Albums: Theater of Dimensions a big step up for German rockers Xandria

German metal band Xandria – lead singer Dianne van Giersbergen's vocals are perfect


Theater of Dimensions

GERMAN symphonic metal band Xandria are a haunting, powerful rock spectacle, and new album Theatre Of Dimensions expresses their sound so much more creatively than the previous LP, Sacrificium. It's a big step up, putting them in the ball park with bands like Nightwish, Sonata Arctica, and Within Temptation. Dianne van Giersbergen's vocals are perfect, whether reaching piercing top notes like on Ship Of Doom, with its dark Irish folk twist, or gentler tones like on the ballad Dark Night Of The Soul. Backing her are high tempo drums and brash metal guitar riffs, with a subtle layer of keyboard and strings mixed in. It's not surprising that by adding these you can make opera quite appealing, but instrumentally this band would be phenomenal to listen to. Theatre Of Dimensions is an album for anyone wanting to broaden their rock music horizons.


Liam Sheasby


Loyle Carner

Yesterday's Gone

YESTERDAY'S Gone is emotional without being cloying, affecting and heartsick without being maudlin and mushy. It's a wobbly line that Loyle Carner – real name Benjamin Coyle-Larner – walks on his debut LP, blending grime, jazz, rap and spoken word. Opening with The Isle Of Arran, edged throatily by a skin-shivering gospel choir, Carner's low, rumbling vocals scoop up painful topics and lays them on you with feeling and nuance. The 21-year-old south Londoner was training at the Brit school until his stepfather's death, a tragedy that propelled him back to music, and home to support his brother and mum, the latter of which appears on the boisterous Swear. On the jazzy Ain't Nothing Happens he dissects ambition, while on Florence imagines making pancakes, set to warm, spare piano chords. There's depth and beauty here, and more to be found with every listen.


Ella Walker


Mark Eitzel

Hey Mr Ferryman

FORMER American Music Club frontman Eitzel's 10th solo album is his first in three years and was recorded in London with ex-Suede man Bernard Butler who also plays guitar, bass and keyboards. It's a fruitful collaboration between two musicians who made their name in the 1980s and 1990s on opposite sides of Atlantic. Eitzel brings heartfelt lyrics and memorable melodies, while Butler gives the music a lush, shimmering warmth. Eitzel's tales of the marginalised and downtrodden are as affecting as ever. The Road is slow-burning tale of defiance in the face of disappointment, Nothing And Everything is a tender, haunting story of someone in a very troubled relationship, while La Llorona ups the pace and unleashes fuzzy guitars. Wistful and bittersweet, this album shows Eitzel is still at the top of his game.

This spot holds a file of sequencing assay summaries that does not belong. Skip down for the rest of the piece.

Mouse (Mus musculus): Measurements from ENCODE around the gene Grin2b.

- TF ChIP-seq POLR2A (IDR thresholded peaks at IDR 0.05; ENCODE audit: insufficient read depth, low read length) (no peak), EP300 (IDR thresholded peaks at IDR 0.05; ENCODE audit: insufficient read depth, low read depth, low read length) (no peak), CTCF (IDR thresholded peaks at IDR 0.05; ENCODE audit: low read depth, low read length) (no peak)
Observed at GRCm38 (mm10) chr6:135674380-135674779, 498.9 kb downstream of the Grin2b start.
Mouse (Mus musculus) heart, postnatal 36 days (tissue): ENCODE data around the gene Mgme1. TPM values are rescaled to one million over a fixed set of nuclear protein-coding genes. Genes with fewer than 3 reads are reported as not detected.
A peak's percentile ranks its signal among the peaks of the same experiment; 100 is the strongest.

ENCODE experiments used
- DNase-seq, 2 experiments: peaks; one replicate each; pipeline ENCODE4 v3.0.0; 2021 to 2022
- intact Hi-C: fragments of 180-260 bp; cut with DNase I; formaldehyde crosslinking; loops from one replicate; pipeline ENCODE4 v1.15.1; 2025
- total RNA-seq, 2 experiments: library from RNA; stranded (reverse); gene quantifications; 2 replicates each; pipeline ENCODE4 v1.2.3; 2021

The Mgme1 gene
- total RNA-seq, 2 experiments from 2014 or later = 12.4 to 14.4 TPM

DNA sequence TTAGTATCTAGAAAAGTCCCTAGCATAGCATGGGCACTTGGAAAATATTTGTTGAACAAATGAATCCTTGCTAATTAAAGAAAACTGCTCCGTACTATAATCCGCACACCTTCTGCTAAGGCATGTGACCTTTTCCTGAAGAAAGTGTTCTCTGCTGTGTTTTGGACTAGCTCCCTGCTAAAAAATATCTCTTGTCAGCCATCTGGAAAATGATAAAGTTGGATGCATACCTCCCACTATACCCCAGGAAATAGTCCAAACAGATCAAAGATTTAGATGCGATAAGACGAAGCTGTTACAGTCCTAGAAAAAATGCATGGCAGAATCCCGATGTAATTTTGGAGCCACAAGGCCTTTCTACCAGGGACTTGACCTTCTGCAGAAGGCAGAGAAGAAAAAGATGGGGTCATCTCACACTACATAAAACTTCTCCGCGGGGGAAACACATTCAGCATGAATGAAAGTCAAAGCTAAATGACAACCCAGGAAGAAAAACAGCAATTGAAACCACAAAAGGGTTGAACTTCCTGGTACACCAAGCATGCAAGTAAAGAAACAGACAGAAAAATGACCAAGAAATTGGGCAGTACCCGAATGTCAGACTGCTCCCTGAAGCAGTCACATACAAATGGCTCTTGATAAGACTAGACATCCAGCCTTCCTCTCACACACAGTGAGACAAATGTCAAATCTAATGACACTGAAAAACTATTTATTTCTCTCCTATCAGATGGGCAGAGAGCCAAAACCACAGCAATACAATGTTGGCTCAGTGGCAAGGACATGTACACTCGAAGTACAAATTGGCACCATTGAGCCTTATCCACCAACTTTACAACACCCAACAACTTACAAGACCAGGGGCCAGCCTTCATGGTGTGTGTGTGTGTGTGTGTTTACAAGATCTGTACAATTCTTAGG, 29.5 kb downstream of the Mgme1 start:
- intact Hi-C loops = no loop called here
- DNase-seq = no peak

Darryl Webber


Horse Thief

Trials & Truths

OKLAHOMA five-piece Horse Thief have a good pedigree. They hail from the same town as Midlake and are friends with The Flaming Lips who introduced them to label Bella Union. This second album, the follow up to 2014's Fear In Bliss, confirms them as one of US alt-rock's brightest hopes with a collection of finely-honed tunes that encompass the epic and the intimate. Written while on the road, there's a sense of a band getting their heads around what they're about – but there's some accomplished songwriting on show. Another Youth is an upbeat reflection on getting old, but retaining your youthful spirit, while Drowsy is a frank look at how drugs can take over your life. Melancholy guitars accompany lyrics that take in love, longing, loneliness and depression, but the soaring melodies make this album an uplifting experience overall.


Darryl Webber


Deaf Havana

All These Countless Nights

THESE Norfolk boys know how to do anthemic, emotional rock, with hoarse vocals and the odd scream, but they've got pace and inventiveness too. Trigger, for example, appears to have the blunt tapping of maracas in the background of frontman James Veck-Gilodi's hungry vocals, while they've upped their reliance on synthy sounds. Guitars, guilt and darkness are still their samey staples, but Deaf Havana are not so intimidating as your usual heavy rockers; Ashes, Ashes and Like A Ghost are sweet even, melodic. All These Countless Nights won't set you alight, but it's solid stuff.


Ella Walker


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